Peter Van Loan

Stephen Harper Michael Chong Conservative Party of Canada

Peter Van Loan

Peter Van Loan - 2014 (14377788468) (cropped).jpg
Van Loan in 2014
Official Opposition Critic for Canadian Heritage
In office
20 November 2015 – 7 September 2018
LeaderRona Ambrose
Preceded byPierre Nantel
Succeeded bySteven Blaney
Leader of the Government in the House of Commons
In office
May 18, 2011 – November 4, 2015
Prime MinisterStephen Harper
Preceded byJohn Baird
Succeeded byDominic LeBlanc
In office
January 4, 2007 – October 30, 2008
Prime MinisterStephen Harper
Preceded byRob Nicholson
Succeeded byJay Hill
Minister of International Trade
In office
January 19, 2010 – May 18, 2011
Prime MinisterStephen Harper
Preceded byStockwell Day
Succeeded byEd Fast
Minister of Public Safety
In office
October 30, 2008 – January 19, 2010
Prime MinisterStephen Harper
Preceded byStockwell Day
Succeeded byVic Toews
President of the Privy Council and Minister of Intergovernmental Affairs
In office
November 27, 2006 – January 4, 2007
Prime MinisterStephen Harper
Preceded byMichael Chong
Succeeded byJosée Verner
Member of the Canadian Parliament
for York—Simcoe
In office
June 28, 2004 – September 30, 2018
Preceded byRiding established
Succeeded byScot Davidson
Personal details
Born (1963-04-18) April 18, 1963 (age 57)
Niagara Falls, Ontario, Canada
Political partyConservative
ResidenceSutton, Ontario

Peter Van Loan PC (born April 18, 1963) is a former Canadian politician who served as the Member of Parliament for the electoral district of York—Simcoe from 2004 to 2018. He was the Leader of the Government in the House of Commons from 2007 to 2008 and again from 2011 to 2015.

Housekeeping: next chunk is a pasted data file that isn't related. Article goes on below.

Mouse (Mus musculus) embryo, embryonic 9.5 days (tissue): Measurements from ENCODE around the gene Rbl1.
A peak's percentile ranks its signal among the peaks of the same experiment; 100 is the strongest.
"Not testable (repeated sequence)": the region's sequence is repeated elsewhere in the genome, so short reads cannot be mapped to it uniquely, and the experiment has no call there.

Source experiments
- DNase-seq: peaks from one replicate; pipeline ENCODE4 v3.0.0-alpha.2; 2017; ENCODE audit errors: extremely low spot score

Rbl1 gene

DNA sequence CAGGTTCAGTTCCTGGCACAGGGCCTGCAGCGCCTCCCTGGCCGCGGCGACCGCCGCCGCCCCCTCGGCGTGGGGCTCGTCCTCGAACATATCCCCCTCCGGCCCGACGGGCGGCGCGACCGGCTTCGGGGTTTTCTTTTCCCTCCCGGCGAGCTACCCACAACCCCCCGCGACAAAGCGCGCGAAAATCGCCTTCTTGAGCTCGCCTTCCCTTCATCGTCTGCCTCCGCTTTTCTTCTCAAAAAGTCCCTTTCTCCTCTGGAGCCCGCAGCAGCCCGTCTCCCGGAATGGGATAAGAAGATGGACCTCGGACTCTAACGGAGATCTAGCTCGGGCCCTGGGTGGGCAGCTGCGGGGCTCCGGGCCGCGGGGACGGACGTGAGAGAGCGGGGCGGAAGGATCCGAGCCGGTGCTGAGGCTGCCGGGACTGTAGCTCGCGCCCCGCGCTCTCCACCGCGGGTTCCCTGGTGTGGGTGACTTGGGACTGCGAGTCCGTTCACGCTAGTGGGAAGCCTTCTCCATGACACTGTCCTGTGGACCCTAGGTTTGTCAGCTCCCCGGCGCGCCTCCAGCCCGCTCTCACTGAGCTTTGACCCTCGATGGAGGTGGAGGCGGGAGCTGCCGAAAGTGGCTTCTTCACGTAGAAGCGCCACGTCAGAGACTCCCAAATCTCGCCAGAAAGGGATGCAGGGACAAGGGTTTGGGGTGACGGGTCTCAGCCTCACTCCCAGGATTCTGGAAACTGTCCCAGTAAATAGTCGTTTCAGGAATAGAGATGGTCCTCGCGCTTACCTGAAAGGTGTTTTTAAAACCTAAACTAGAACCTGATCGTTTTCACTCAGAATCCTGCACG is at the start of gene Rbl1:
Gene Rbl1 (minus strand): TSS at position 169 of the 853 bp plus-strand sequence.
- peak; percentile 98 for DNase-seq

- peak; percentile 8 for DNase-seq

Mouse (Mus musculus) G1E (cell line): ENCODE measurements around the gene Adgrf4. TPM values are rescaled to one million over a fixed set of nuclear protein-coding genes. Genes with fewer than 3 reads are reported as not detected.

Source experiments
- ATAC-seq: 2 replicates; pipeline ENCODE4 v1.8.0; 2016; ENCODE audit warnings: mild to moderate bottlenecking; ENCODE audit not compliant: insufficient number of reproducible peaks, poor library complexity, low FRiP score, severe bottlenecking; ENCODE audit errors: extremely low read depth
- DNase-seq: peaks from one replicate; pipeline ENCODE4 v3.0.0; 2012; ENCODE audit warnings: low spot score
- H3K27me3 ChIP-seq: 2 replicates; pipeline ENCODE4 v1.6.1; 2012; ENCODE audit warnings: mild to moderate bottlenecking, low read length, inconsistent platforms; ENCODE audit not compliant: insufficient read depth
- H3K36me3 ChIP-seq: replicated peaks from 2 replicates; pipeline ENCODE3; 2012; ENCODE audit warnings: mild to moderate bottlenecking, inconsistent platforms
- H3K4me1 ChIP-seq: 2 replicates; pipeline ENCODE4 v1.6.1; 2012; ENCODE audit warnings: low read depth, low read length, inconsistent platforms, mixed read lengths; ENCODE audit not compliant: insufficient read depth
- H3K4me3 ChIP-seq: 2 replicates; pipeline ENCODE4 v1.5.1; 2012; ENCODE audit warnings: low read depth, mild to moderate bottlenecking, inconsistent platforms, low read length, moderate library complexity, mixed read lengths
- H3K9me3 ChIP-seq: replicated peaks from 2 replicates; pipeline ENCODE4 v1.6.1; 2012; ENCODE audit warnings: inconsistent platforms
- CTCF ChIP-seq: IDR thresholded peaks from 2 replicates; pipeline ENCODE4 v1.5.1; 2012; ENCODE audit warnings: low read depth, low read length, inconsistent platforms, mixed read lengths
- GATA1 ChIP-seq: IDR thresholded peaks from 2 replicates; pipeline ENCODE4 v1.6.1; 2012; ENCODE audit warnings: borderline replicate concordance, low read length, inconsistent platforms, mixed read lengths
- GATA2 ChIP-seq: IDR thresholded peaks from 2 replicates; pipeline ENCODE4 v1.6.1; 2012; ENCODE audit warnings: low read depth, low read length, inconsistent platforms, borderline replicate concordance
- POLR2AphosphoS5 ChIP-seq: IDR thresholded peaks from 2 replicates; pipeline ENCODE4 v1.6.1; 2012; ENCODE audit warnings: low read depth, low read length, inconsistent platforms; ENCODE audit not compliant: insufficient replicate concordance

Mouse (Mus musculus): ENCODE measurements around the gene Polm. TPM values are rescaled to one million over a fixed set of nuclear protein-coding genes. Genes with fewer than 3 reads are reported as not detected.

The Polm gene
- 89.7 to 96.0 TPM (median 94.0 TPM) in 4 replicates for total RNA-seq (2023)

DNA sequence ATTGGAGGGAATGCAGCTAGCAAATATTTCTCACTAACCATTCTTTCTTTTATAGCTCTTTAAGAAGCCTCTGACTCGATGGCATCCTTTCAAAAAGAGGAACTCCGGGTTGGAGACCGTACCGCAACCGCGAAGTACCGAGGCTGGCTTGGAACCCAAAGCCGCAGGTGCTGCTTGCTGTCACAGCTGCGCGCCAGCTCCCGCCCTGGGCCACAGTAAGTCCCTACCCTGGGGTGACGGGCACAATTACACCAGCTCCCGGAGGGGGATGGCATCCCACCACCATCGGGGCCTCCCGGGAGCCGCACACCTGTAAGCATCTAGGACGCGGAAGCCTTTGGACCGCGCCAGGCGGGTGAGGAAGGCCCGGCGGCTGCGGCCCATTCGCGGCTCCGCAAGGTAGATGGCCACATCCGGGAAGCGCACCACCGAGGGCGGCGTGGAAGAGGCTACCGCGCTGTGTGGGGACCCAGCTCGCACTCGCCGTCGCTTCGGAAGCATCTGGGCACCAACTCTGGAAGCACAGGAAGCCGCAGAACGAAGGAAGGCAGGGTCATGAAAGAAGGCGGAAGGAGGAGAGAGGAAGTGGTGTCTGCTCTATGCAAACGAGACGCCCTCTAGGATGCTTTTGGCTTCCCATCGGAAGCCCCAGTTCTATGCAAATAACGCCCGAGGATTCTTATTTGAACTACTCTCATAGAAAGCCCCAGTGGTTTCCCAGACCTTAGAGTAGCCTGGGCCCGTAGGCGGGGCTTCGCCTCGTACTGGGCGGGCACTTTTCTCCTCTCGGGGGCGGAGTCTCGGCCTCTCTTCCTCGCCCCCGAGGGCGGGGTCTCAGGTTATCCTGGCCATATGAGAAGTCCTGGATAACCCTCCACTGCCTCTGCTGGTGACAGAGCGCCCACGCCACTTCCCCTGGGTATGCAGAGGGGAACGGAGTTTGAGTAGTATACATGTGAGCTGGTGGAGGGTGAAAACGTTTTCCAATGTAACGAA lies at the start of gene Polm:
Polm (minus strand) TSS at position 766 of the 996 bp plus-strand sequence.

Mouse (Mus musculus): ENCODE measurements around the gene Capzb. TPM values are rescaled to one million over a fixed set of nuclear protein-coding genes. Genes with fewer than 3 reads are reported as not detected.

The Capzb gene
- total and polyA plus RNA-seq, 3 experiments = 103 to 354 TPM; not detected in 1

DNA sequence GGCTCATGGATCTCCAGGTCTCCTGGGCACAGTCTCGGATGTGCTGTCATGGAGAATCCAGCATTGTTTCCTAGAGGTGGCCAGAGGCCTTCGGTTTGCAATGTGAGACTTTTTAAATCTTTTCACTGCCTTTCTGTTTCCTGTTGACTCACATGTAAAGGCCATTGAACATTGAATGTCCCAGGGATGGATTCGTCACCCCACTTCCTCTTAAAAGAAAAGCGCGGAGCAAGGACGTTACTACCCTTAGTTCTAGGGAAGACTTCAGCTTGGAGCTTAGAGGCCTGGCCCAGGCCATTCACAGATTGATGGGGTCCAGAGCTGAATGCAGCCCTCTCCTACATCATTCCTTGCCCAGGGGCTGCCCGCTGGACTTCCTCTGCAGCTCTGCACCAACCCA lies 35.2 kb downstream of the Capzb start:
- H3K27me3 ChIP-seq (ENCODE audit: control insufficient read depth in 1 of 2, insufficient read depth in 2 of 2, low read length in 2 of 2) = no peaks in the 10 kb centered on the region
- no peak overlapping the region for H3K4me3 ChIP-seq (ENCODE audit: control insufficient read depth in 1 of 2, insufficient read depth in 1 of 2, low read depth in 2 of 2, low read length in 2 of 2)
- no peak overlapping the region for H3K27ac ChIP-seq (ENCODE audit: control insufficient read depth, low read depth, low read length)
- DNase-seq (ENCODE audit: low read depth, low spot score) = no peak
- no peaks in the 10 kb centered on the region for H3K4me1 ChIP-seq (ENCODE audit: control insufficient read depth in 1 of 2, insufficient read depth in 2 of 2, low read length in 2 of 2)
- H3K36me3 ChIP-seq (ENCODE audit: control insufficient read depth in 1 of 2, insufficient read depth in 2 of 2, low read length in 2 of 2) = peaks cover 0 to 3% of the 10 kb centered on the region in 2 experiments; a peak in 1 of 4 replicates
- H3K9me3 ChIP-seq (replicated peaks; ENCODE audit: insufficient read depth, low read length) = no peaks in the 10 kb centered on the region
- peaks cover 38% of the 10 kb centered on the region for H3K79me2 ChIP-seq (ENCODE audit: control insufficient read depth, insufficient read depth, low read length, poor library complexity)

Born in Niagara Falls, Ontario, Van Loan is of Estonian heritage on his maternal side. His mother and grandparents fled Estonia during World War II and immigrated to Canada.

Van Loan was educated at the University of Toronto and York University and holds a bachelor's degree, a Masters in International Relations and an additional master's degree in geography. Van Loan graduated from York University's Osgoode Hall Law School and was admitted to the Bar of Ontario in 1989.

Prior to his election to public office, Van Loan was a partner and Chair of the Planning and Development Law Group at the law firm of Fraser Milner Casgrain LLP in Toronto, Ontario. Van Loan was also an Adjunct Professor of Planning at the University of Toronto. He served as president of the Progressive Conservative Party of Ontario during Mike Harris' term of office and then of the Progressive Conservative Party of Canada for a brief period. He resigned from the latter post in 2000 after a series of disagreements with its leader, Joe Clark.

Van Loan was a key figure in the unsuccessful attempt to convince Premier of New Brunswick Bernard Lord to run for the leadership of the federal Progressive Conservatives in late 2002. He was a key organizer in the "Yes" Campaign, led by Tory Leader Peter MacKay, to ratify the merger of the Progressive Conservative Party and the Canadian Alliance into the Conservative Party of Canada. Van Loan then again attempted to recruit Lord to run for the leadership of the new party, and again was unsuccessful.

In an article from January 24, 2008, Van Loan was classified as one of "Harper's 12", the twelve most influential people in Ottawa, by Maclean's Magazine. Other cabinet ministers included were Jim Prentice, John Baird, and Jim Flaherty.

On October 30, 2008, Jay Hill replaced Van Loan as Government House Leader and Steven John Fletcher took over the Minister for Democratic Reform post. Van Loan became the Minister for Public Safety, as Stockwell Day became the Minister of International Trade. On these changes Don Martin wrote: "The House of Commons might become a slightly friendlier place now that Peter Van Loan has lost the job of Question Period cheap shot specialist to become Public Safety Minister, a good move that seems to back Harper’s pledge to play nice with others during the upcoming session." [1]